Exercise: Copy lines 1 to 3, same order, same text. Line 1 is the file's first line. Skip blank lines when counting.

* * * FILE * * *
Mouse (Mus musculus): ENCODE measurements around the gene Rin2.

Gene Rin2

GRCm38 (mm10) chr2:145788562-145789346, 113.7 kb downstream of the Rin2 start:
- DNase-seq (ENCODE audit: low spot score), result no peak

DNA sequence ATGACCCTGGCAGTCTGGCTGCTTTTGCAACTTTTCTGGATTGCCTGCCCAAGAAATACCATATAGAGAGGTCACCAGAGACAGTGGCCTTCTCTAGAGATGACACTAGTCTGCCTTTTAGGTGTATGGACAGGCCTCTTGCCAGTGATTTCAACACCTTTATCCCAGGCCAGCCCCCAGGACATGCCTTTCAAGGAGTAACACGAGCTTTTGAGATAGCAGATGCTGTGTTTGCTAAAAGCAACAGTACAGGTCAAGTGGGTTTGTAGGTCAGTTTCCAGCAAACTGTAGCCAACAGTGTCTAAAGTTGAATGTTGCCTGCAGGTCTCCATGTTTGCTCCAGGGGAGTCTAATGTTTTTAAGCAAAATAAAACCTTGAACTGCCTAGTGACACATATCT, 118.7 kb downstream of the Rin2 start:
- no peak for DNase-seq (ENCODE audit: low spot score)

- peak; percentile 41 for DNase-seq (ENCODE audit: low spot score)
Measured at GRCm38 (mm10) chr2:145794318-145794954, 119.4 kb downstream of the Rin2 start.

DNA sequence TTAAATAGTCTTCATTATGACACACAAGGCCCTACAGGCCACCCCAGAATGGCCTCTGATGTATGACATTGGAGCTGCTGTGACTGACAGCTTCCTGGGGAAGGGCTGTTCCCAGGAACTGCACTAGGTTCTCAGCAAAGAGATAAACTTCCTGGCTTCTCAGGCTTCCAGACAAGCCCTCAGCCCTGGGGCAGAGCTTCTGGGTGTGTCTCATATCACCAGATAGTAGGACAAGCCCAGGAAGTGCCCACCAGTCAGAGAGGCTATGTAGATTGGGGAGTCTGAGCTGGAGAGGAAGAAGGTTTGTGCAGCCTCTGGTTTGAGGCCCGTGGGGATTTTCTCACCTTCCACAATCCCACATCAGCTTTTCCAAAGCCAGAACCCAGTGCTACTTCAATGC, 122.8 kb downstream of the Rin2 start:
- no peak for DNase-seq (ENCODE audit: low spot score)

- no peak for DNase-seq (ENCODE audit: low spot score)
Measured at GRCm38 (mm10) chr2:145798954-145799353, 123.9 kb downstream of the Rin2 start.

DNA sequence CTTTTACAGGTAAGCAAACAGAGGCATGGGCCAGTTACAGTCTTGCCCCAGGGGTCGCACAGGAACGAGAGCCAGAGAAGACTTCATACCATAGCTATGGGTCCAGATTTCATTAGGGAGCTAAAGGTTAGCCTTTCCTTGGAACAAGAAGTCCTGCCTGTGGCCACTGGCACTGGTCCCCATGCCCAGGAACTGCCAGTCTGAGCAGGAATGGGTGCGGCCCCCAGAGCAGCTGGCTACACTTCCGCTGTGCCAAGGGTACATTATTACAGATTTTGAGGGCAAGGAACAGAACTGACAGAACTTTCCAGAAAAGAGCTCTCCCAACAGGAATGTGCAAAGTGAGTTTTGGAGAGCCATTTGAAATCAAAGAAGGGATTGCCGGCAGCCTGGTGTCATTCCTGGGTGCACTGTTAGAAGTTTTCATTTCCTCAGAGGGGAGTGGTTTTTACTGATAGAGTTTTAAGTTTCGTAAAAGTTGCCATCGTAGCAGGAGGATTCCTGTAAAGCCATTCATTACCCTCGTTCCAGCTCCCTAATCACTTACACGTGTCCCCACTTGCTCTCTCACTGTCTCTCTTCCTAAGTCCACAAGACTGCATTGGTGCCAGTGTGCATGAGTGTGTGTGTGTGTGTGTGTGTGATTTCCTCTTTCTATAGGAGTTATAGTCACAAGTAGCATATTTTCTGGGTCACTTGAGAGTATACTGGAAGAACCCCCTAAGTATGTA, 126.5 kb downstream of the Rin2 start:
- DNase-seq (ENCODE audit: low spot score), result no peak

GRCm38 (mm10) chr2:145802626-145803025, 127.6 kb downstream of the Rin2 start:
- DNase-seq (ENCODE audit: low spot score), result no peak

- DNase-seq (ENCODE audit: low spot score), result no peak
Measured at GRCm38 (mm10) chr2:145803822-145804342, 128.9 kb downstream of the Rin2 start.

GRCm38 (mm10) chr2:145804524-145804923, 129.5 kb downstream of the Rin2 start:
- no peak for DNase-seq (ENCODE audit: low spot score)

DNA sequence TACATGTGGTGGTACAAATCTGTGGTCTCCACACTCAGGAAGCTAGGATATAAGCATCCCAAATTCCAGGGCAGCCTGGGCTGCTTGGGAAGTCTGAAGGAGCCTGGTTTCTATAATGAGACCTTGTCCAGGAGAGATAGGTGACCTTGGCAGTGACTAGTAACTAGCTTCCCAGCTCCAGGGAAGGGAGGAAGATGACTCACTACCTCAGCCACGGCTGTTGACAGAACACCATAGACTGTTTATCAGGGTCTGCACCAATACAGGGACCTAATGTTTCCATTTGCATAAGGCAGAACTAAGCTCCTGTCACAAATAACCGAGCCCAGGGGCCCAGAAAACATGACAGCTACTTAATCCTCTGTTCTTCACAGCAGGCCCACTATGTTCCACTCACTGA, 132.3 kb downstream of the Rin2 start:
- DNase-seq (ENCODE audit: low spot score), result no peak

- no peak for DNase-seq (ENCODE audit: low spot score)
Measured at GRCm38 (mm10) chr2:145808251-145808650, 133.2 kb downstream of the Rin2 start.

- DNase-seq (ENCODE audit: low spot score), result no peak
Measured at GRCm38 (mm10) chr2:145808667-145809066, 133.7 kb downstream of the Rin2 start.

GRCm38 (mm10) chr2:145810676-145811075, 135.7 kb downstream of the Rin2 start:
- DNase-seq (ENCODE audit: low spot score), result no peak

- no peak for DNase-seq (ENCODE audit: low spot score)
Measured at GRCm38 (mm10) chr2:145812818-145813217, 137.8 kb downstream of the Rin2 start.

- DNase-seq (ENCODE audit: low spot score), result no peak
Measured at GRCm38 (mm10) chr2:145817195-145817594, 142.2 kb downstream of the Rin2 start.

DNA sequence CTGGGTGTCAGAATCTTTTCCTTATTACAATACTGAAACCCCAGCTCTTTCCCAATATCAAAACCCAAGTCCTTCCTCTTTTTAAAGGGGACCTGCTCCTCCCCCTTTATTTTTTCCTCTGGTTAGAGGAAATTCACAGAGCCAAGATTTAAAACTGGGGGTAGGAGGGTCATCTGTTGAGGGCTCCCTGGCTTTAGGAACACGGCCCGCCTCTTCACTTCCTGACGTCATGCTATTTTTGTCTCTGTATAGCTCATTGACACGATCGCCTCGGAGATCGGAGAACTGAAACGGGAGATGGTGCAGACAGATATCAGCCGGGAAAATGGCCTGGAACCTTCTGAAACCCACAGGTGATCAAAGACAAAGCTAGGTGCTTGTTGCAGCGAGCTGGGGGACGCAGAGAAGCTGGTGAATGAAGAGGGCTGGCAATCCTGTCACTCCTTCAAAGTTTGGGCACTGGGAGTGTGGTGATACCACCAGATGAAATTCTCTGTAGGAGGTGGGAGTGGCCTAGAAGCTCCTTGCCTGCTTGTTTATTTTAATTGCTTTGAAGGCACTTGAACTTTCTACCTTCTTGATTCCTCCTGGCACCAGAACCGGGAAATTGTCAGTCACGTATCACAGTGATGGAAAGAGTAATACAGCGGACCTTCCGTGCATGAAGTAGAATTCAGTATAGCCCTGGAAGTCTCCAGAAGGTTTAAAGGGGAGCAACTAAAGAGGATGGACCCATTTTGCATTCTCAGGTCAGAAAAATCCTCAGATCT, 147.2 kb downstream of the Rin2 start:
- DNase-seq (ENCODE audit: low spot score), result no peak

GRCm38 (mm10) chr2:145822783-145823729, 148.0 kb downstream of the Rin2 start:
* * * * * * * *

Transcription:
Mouse (Mus musculus): ENCODE measurements around the gene Rin2.

Gene Rin2

GRCm38 (mm10) chr2:145788562-145789346, 113.7 kb downstream of the Rin2 start: